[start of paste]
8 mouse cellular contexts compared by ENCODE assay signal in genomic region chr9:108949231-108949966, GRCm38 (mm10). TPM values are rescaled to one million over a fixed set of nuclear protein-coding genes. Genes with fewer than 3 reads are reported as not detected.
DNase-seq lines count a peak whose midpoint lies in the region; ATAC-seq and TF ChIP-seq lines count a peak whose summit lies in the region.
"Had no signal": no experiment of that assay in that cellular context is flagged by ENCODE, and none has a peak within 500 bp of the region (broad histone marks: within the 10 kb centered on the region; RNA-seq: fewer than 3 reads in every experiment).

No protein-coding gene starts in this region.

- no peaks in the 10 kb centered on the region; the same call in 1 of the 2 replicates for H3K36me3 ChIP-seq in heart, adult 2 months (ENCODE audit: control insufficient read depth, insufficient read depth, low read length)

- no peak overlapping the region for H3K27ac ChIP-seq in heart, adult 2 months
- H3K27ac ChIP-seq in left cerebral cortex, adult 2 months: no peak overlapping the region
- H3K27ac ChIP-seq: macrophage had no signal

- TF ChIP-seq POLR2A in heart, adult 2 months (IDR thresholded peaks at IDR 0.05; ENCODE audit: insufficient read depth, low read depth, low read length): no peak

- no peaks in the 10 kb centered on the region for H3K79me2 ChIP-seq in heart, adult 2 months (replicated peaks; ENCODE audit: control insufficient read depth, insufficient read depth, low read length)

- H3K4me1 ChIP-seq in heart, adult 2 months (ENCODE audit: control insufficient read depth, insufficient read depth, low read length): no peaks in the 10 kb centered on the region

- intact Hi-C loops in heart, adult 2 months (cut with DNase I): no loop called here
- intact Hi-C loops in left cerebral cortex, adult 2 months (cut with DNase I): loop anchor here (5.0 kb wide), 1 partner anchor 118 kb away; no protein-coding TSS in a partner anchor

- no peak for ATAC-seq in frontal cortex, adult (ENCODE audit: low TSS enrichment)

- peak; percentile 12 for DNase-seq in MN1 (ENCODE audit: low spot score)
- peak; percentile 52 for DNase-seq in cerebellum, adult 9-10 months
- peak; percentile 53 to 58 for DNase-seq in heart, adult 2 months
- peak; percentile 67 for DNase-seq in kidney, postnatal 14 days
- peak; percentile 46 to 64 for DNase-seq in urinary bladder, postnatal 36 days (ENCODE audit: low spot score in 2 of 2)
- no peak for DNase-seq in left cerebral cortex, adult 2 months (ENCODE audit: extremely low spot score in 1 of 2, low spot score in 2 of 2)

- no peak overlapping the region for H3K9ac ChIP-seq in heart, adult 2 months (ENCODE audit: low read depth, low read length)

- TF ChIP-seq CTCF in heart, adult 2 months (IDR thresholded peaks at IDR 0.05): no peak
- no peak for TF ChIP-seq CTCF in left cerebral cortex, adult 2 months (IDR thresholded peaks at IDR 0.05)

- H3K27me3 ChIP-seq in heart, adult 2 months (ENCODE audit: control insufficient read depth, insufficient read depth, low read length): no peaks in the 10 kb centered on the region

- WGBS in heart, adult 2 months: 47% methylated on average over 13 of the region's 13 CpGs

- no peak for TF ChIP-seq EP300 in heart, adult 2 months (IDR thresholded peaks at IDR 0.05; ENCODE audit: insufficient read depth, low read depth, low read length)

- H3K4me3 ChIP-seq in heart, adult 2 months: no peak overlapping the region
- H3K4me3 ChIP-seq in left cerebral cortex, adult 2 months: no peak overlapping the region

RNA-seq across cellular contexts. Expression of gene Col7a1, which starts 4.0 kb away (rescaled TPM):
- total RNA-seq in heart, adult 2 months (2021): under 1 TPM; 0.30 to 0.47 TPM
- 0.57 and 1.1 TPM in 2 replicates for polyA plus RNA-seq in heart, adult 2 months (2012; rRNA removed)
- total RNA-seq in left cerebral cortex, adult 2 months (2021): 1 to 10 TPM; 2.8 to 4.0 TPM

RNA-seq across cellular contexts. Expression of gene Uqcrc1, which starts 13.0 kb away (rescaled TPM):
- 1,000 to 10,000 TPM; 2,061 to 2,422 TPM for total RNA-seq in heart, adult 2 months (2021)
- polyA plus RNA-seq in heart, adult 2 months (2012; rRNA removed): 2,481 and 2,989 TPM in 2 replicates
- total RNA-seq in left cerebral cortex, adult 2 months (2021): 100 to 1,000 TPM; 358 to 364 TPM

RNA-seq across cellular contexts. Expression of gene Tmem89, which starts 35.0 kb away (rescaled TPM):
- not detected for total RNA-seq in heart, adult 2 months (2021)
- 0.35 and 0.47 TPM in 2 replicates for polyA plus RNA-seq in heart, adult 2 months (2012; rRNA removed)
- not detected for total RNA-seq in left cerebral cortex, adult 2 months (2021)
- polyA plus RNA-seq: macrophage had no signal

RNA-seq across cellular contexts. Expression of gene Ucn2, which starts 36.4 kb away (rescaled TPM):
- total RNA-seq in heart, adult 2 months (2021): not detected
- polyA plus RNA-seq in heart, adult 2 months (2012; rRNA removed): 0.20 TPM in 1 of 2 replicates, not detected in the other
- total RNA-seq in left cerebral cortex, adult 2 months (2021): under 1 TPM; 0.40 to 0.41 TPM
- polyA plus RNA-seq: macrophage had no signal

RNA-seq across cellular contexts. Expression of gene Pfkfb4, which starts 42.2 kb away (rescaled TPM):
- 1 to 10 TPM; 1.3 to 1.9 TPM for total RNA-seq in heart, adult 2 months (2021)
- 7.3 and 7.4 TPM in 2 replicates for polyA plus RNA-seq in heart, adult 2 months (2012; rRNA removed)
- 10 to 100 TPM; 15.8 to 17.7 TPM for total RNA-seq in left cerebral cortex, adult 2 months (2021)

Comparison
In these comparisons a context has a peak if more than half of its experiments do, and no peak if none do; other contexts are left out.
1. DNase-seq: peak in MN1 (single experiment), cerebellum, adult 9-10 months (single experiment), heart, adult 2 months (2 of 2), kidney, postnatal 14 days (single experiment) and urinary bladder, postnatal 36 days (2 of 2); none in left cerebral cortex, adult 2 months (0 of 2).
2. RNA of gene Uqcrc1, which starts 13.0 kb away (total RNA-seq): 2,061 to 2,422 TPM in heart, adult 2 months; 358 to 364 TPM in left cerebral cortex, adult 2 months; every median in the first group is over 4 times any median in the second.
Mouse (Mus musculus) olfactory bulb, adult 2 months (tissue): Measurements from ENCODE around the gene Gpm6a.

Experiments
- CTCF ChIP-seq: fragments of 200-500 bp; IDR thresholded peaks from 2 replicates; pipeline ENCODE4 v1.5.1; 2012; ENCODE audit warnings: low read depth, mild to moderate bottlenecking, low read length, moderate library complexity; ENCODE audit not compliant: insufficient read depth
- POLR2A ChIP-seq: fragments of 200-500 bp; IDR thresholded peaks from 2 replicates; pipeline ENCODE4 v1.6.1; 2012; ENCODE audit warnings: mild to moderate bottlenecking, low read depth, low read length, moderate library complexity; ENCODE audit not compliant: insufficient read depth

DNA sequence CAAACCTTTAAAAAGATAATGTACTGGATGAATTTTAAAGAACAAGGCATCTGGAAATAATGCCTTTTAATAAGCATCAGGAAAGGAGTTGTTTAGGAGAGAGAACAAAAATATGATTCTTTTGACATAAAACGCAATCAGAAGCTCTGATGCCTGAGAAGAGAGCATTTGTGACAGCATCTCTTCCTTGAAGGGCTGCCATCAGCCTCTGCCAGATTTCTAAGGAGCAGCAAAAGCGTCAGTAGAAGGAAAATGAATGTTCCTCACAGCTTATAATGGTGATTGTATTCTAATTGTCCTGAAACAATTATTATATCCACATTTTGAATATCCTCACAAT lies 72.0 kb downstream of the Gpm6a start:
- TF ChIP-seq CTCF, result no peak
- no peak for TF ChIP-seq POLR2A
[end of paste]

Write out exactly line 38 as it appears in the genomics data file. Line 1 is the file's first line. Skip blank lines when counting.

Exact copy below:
- not detected for total RNA-seq in heart, adult 2 months (2021)